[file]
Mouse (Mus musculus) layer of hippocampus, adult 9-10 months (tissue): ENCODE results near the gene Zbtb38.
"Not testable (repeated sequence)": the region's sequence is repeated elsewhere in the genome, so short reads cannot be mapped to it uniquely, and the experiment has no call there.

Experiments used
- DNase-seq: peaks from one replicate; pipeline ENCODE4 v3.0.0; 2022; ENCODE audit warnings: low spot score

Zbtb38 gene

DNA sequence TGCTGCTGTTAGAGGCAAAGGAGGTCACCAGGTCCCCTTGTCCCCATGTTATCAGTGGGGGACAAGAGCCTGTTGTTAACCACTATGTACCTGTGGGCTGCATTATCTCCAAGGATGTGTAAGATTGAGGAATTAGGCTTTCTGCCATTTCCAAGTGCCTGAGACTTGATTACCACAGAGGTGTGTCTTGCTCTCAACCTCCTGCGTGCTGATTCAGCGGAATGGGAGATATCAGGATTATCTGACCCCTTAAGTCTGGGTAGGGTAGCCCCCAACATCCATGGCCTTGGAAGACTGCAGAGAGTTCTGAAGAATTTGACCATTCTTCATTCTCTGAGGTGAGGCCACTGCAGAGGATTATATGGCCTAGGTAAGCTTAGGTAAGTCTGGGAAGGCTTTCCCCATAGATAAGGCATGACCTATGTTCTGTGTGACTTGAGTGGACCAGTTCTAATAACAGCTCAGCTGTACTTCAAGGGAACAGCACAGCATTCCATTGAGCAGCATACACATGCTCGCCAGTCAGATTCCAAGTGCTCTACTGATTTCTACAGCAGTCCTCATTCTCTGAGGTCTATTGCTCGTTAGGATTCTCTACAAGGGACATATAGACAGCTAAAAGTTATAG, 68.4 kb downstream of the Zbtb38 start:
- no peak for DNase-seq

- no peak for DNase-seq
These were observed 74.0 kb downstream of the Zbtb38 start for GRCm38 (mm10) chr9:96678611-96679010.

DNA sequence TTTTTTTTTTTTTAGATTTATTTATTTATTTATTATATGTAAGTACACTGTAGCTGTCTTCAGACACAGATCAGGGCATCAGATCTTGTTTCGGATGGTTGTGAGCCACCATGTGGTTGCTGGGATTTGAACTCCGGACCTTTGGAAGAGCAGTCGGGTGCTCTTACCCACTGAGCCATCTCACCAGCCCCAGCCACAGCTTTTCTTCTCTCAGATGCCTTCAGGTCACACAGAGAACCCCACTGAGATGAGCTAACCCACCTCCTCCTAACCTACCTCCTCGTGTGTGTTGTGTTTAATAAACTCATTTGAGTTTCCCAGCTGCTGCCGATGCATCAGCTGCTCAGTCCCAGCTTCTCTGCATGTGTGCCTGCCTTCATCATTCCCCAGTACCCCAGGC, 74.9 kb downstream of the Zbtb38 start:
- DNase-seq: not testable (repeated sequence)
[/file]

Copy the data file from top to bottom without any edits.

Mouse (Mus musculus) layer of hippocampus, adult 9-10 months (tissue): ENCODE results near the gene Zbtb38.
"Not testable (repeated sequence)": the region's sequence is repeated elsewhere in the genome, so short reads cannot be mapped to it uniquely, and the experiment has no call there.

Experiments used
- DNase-seq: peaks from one replicate; pipeline ENCODE4 v3.0.0; 2022; ENCODE audit warnings: low spot score

Zbtb38 gene

DNA sequence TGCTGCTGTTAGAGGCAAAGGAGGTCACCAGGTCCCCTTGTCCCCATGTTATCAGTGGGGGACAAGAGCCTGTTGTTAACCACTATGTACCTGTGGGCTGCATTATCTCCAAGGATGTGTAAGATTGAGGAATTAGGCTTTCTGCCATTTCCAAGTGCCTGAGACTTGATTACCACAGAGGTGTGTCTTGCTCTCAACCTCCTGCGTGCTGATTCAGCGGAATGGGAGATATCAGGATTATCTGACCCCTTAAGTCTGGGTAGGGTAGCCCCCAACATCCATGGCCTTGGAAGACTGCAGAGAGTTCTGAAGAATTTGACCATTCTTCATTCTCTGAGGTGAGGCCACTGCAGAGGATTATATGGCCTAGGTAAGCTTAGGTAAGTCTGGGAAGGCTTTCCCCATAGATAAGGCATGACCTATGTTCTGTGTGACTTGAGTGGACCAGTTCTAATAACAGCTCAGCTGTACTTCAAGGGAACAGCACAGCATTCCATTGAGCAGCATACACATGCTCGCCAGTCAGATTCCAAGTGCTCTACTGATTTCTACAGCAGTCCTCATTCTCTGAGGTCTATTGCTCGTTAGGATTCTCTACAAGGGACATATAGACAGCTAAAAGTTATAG, 68.4 kb downstream of the Zbtb38 start:
- no peak for DNase-seq

- no peak for DNase-seq
These were observed 74.0 kb downstream of the Zbtb38 start for GRCm38 (mm10) chr9:96678611-96679010.

DNA sequence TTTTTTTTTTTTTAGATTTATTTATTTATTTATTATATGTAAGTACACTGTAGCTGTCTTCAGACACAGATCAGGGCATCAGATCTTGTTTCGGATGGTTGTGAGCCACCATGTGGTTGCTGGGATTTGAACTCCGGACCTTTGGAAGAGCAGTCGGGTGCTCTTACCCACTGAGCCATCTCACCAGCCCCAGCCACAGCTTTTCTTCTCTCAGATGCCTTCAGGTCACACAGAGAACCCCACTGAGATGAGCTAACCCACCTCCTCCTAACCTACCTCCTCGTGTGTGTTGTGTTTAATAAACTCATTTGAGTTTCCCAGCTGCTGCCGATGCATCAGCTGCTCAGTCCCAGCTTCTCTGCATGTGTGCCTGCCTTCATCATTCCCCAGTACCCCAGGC, 74.9 kb downstream of the Zbtb38 start:
- DNase-seq: not testable (repeated sequence)